I’ve just reviewed David Quammen’s new book, The Tangled Tree: A Radical New History of Life, for the Washington Post. Click on the screenshot to see my review. (Note that the original title, which was a bit misleading, has been changed to the new one below.) It will be in the paper version of Sunday’s Post.
Since the topic of the book is evolutionary trees, in particular their reality (or nonreality, according to Quammen), I asked that my piece be illustrated with Darwin’s famous “tree sketch” from one of his pre-Origin notebooks:
The point of Quammen’s book is largely that the “tree of life” isn’t treelike, and that’s because of endosymbiosis (e.g., the creation of eukaryotic cells that harbored mitochondria and chloroplasts by ingesting and using other microbes), and, mainly, because of “horizontal gene transfer” (HGT): the movement of DNA between rather unrelated organisms.
Besides this point, Quammen’s protagonist is Carl Woese, who discovered that life really comprises three distinct domains: Archaea, Eubacteria, and Eukarya. Because the book consisted of several distinct stories, I chose to concentrate in my review on what seemed to be Quammen’s main point: that the tree of life is simply “wrong” (his words), and can’t really be represented by a tree. The Tangled Tree falls into the “Darwin was wrong” genre of books.
I disagreed about the unreality of trees, especially in the Eukarya, where assumptions of branching trees have worked well in reconstructing the history of species, despite occasional movement of genes between branches. Even in microbes Quammen isn’t completely correct: while HGT is more common among microbes than eukaryotes, it hasn’t, for instance, completely effaced phylogenetic relationships between bacteria, and of course didn’t prevent Woese from discovering, via DNA sequencing and biochemistry, that Archaea is a separate “domain” from the other two. With a limit of 1200 words, I had to largely ignore the stuff about endosymbiosis and Woese’s discovery to concentrate on the main point of the book: the “hook” that was used to sell it.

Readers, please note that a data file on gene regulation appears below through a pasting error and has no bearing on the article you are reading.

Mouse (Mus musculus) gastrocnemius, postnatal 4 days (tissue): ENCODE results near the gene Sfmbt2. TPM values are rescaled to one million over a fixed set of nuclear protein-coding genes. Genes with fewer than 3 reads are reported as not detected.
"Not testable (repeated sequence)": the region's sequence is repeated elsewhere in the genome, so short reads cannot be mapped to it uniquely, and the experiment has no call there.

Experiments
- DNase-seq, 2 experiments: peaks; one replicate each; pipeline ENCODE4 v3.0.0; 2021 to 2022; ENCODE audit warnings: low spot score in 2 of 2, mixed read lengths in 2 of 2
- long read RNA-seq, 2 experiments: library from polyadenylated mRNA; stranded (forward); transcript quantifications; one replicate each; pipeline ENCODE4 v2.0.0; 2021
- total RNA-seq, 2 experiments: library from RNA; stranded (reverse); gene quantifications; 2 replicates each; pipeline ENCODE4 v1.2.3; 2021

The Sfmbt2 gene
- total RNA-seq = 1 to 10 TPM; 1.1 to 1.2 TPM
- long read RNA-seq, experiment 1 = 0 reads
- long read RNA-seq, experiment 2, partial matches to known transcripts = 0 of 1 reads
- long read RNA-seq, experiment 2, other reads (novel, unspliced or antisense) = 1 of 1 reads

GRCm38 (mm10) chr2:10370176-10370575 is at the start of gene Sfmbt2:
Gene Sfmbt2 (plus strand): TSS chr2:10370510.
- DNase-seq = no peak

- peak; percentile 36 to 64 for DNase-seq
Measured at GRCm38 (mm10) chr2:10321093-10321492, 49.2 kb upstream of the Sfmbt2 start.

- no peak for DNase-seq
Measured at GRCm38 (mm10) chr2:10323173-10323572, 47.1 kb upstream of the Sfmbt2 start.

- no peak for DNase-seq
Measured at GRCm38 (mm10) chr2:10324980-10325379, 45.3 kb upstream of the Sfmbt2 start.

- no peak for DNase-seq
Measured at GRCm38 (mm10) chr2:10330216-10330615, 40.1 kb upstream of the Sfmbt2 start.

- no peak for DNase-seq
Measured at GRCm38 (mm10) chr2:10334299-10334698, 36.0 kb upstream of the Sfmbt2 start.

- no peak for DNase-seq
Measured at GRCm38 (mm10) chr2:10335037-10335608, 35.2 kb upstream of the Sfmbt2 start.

You can read my review at the link, or, if you’re paywalled, you can get a copy by judicious inquiry.
I’ll also add one correction to my review. Here’s part of what I wrote:
More remarkably, more-complex species can simply incorporate genes from the environment. Microscopic rotifers, for instance, dehydrate in dry conditions; when they rehydrate, the absorbed water can contain bits of DNA from nearby species, so that the rotifer genome can become riddled with “found” DNA segments from groups like fungi and plants.
The rotifer story now appears to be not at all a case of HGT at all, but of contamination by DNA from other species during sequencing. That was revealed in an article published in Current Biology on August 6, and which I didn’t know about until my article was in press (thanks to Matthew Cobb for pointing that out to me). So even that famous example of HGT is wrong. Some biologists think that most evidence of HGT in eukaryotes is due to contamination of this sort, but I remain open-minded. We already know, as I said, that HGT is not sufficiently frequent in multicellular organisms to efface their evolutionary ancestry.
I want to say a few words about three other reviews that have appeared about Quammen’s book. The first two are at the New York Times (click on screenshots to go to articles):
Seghal is a literary critic, and it shows: she criticizes the book as a piece of writing (she likes it) but doesn’t at all tackle the science. In fact, she admits, if not flaunts, ignorance of the science:
In 1977, Woese and his colleagues at the University of Illinois announced their discovery of a “third domain” of life — single-cell microbes they called archaea — genetically distinct from what were thought to be the only two lineages of life: prokaryotes, which include bacteria, and eukaryotes, which include plants and animals. (It’s O.K., I might have missed the memo, too.)
Missed the memo? If you know the least bit about biology, you know about Archaea. And if you don’t, you shouldn’t be reviewing this book. And there’s this:
But this new knowledge — that we are genetically a mosaic — challenges our conception of human identity. What does it mean to be an “individual,” if we are such composite creatures?
Quammen raises and rushes past these existential questions; like the White Rabbit, he spends some sections in a bit of a mad rush. There’s a “Montana blizzard of facts” he wants to shepherd us through; a dizzying array of scientists, past and present, he must introduce. (Please don’t ask me if I can tell my Norton Zinder from my Oswald Avery.)
This is simple parading of the critic’s ignorance to excuse her inability to discuss the science. It is in fact embarrassing. And she doesn’t grasp the science: there’s not a peep about whether the concept of evolutionary trees are, as Quammen claims, pretty useless. Seghal’s review is a paradigm for why science books should be reviewed either by scientists or by people who know a fair amount about the science at issue.